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Advisability and Desirability in English

There are certain modal verbs in English which are used for advisability in a particular situation. Moreover the words like “prefer, want and like” are used to express desirability. Learn about Advisability and Desirability in the lesson below.  

Advisability and Desirability
Advisability and Desirability

Advisability and Desirability

1) Advisability

Advisability means something is important, necessary and advisable for someone to do it; otherwise there will be a problem or danger for. {Ought to, should, had better, must, have to} are used to express advisability.

A) Should and ought to: Should and ought to have the same meaning: they express advisability. The meaning ranges in strength from a suggestion (“This is a good idea.”) to a statement about responsibility or duty (“This is a very important thing to do.”).

  • You should study harder. “This is a good idea. This is my advice.”
  • You ought to study harder. “This is a good idea. This is my advice.”
  • Drivers ought to obey the speed limit. “This is an important responsibility.”
  • We should have protected the environment. (But we didn’t.)
  • We ought to have protected the environment. (But we didn’t.) 

Note: The negative contraction of should and ought to is “shouldn’t” and “oughtn’t to”.

B) Had better: Had better refers to the immediate future and is used to give strong advice (in some cases threatening advice) It is more urgent than should or ought to. The ‘had’ in had better does not behave like other auxiliary verbs. Though it appears to be past, but “had better” has a present or future meaning.

  • The gas tank is almost empty. We had better stop at the next service station.
  • You had better take care of that cut on your hand soon, or it will get infected.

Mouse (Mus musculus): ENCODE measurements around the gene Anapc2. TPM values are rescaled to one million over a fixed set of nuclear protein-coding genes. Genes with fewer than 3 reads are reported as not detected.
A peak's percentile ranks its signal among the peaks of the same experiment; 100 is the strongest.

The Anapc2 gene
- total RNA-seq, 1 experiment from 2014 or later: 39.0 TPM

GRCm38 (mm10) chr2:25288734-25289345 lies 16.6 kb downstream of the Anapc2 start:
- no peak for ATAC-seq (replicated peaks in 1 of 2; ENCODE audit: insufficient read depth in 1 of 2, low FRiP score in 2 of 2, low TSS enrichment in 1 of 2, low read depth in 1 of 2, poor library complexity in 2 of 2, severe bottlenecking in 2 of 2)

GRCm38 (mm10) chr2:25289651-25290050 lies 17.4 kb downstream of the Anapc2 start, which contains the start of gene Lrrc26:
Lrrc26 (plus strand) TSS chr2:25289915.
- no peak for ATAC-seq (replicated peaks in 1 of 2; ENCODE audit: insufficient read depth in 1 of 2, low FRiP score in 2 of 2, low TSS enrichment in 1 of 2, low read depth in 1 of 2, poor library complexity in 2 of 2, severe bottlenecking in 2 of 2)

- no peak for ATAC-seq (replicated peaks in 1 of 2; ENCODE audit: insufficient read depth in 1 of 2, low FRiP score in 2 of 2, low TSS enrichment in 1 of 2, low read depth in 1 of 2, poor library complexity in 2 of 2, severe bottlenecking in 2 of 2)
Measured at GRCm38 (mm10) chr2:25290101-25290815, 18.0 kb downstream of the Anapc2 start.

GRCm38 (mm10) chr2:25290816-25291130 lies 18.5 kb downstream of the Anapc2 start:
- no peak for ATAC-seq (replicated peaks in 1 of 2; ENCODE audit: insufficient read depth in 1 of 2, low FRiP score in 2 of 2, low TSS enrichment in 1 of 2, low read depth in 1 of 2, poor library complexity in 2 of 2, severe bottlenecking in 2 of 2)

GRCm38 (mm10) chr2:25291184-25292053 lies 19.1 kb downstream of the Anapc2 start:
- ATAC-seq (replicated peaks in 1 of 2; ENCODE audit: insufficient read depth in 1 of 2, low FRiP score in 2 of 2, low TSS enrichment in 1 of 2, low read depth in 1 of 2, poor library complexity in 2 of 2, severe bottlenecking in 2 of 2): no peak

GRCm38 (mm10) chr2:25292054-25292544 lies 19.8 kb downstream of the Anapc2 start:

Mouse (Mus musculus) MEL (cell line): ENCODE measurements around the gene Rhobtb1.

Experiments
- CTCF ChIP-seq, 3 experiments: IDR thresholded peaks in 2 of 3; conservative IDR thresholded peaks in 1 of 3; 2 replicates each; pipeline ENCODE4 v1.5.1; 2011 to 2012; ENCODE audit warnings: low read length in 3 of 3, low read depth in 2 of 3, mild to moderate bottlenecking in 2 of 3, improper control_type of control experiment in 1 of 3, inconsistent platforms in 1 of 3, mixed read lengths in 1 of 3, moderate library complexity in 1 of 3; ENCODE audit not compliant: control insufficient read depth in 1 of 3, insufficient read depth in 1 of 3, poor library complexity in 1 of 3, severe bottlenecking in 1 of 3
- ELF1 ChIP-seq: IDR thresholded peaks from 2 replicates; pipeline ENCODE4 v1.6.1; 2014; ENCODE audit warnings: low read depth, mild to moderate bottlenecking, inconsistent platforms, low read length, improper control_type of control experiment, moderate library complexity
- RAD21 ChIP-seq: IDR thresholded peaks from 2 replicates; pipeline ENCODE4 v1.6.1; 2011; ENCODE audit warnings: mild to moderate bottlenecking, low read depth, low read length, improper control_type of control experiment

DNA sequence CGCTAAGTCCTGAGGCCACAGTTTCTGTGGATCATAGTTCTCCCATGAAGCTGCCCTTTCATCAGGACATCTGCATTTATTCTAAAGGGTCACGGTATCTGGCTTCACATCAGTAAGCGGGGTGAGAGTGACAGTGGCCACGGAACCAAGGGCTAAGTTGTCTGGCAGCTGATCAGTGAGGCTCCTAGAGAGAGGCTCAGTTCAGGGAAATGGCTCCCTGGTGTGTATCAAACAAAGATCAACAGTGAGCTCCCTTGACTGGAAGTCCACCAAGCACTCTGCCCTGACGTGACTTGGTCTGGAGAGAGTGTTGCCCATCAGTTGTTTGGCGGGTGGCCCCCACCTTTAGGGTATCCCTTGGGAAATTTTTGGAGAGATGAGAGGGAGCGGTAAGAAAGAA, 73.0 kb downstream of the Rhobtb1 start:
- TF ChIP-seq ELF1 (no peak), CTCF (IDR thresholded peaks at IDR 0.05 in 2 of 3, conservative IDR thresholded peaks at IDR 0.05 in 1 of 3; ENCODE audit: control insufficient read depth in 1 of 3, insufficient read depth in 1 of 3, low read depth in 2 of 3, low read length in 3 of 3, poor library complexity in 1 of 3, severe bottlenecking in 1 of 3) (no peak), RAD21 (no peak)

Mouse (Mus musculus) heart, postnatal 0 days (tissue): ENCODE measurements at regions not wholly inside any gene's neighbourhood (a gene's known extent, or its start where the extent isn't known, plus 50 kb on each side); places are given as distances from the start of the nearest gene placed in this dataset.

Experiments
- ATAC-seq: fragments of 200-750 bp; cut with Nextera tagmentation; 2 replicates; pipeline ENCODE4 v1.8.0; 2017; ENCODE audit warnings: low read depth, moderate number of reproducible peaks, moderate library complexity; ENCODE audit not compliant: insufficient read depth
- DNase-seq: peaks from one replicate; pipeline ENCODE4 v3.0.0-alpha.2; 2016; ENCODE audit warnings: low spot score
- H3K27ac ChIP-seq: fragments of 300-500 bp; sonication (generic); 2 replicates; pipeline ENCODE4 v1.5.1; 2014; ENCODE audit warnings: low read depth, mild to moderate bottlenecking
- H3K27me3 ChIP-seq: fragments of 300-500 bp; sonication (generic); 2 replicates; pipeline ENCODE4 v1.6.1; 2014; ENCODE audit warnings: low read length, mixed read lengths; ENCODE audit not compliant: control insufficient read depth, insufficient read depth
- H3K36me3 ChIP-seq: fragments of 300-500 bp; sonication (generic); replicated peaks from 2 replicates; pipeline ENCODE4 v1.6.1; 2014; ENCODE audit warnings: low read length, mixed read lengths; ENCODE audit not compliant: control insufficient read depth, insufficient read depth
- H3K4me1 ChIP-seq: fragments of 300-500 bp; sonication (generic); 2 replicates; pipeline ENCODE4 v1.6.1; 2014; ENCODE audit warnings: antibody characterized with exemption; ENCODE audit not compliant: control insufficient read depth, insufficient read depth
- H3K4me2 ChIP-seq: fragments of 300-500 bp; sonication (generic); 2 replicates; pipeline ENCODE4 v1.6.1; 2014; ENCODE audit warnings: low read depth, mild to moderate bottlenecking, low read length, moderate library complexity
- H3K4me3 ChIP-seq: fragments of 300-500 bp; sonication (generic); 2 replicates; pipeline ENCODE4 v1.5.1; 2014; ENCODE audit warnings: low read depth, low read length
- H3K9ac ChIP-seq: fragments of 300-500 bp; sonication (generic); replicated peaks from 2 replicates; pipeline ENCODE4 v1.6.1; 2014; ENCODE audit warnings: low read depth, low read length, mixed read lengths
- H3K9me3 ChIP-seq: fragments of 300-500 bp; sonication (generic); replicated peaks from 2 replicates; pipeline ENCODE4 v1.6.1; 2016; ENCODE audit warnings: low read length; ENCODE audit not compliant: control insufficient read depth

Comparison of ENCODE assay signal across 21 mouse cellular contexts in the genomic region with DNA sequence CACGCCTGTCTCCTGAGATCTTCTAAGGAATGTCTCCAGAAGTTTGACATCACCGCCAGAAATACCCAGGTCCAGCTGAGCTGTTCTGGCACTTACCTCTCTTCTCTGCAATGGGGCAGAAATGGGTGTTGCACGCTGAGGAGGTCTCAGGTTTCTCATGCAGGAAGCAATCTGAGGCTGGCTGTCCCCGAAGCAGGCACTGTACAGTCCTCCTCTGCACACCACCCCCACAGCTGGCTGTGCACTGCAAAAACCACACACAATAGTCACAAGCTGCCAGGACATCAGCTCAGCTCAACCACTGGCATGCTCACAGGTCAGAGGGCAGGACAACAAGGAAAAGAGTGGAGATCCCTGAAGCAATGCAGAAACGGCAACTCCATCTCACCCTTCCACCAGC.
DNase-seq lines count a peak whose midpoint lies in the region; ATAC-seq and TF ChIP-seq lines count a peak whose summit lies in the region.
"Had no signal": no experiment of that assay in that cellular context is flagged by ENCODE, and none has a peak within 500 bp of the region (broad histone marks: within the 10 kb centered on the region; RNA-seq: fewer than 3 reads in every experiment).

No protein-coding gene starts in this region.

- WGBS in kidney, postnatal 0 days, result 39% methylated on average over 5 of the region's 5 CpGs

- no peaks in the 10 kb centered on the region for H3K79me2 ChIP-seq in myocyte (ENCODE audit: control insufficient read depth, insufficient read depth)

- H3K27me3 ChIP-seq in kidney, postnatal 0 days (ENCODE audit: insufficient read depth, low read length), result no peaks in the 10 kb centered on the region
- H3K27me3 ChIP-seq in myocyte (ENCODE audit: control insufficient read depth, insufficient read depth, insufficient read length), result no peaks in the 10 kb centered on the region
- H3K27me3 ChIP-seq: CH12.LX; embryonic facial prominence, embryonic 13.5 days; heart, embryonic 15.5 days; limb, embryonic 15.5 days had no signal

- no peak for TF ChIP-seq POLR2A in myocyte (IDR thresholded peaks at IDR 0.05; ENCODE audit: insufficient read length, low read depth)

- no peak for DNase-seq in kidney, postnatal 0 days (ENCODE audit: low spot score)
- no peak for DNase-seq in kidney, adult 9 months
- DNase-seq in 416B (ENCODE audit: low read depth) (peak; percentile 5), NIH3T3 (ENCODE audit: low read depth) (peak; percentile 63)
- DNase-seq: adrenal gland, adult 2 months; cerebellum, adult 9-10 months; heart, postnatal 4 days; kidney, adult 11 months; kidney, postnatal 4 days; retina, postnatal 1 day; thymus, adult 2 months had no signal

• They had better closed the door. (But they didn’t)

Note: The negative is (had better not) and the contraction is (I’d better, you’d better, etc.) I’d better not get rest.

C) Must and have to: Must and have express stronger advisability and we can use them to express necessity and requirements. However, ‘have to’ is a semi- model and uses ‘do’ as an auxiliary verb.

  • Stores must give out recyclable plastic bags.
  • We have to keep clean our environment.
  • She must have called her father.
  • We had to stop the smoke.

Note: “Mustn’t is used to show prohibitions and don’t\ doesn’t have to express that something is not required.

  • You don’t have to park on the street.
  • You must not smoke here.

2) Desirability

Desire means like, wishes and wants (Prefer, like, want) are used to express desirability.


  1. Sub + prefer + noun + to + noun.
  2. Sub + prefer + gerund+ to + gerund.
  • I prefer sandwich to hamburger for lunch.
  • She prefers playing to studying.

Like: Like means to desire or to wish something; like is used to suggest something better than other things.

Formula: Sub + like + noun + ……… better than + noun.

  • I like pasta better than Maggie.
  • She likes Asian countries better than Western countries.

Want: Want is non-progressive verb and used to show desire, demand and wish.


  1. Sub + want + object
  2. Sub + want + full infinitive + Object  
  3. Sub + want + object + full infinitive
  • I want an apple.
  • You don’t want to believe everything you hear.
  • They want him to clean the hall.

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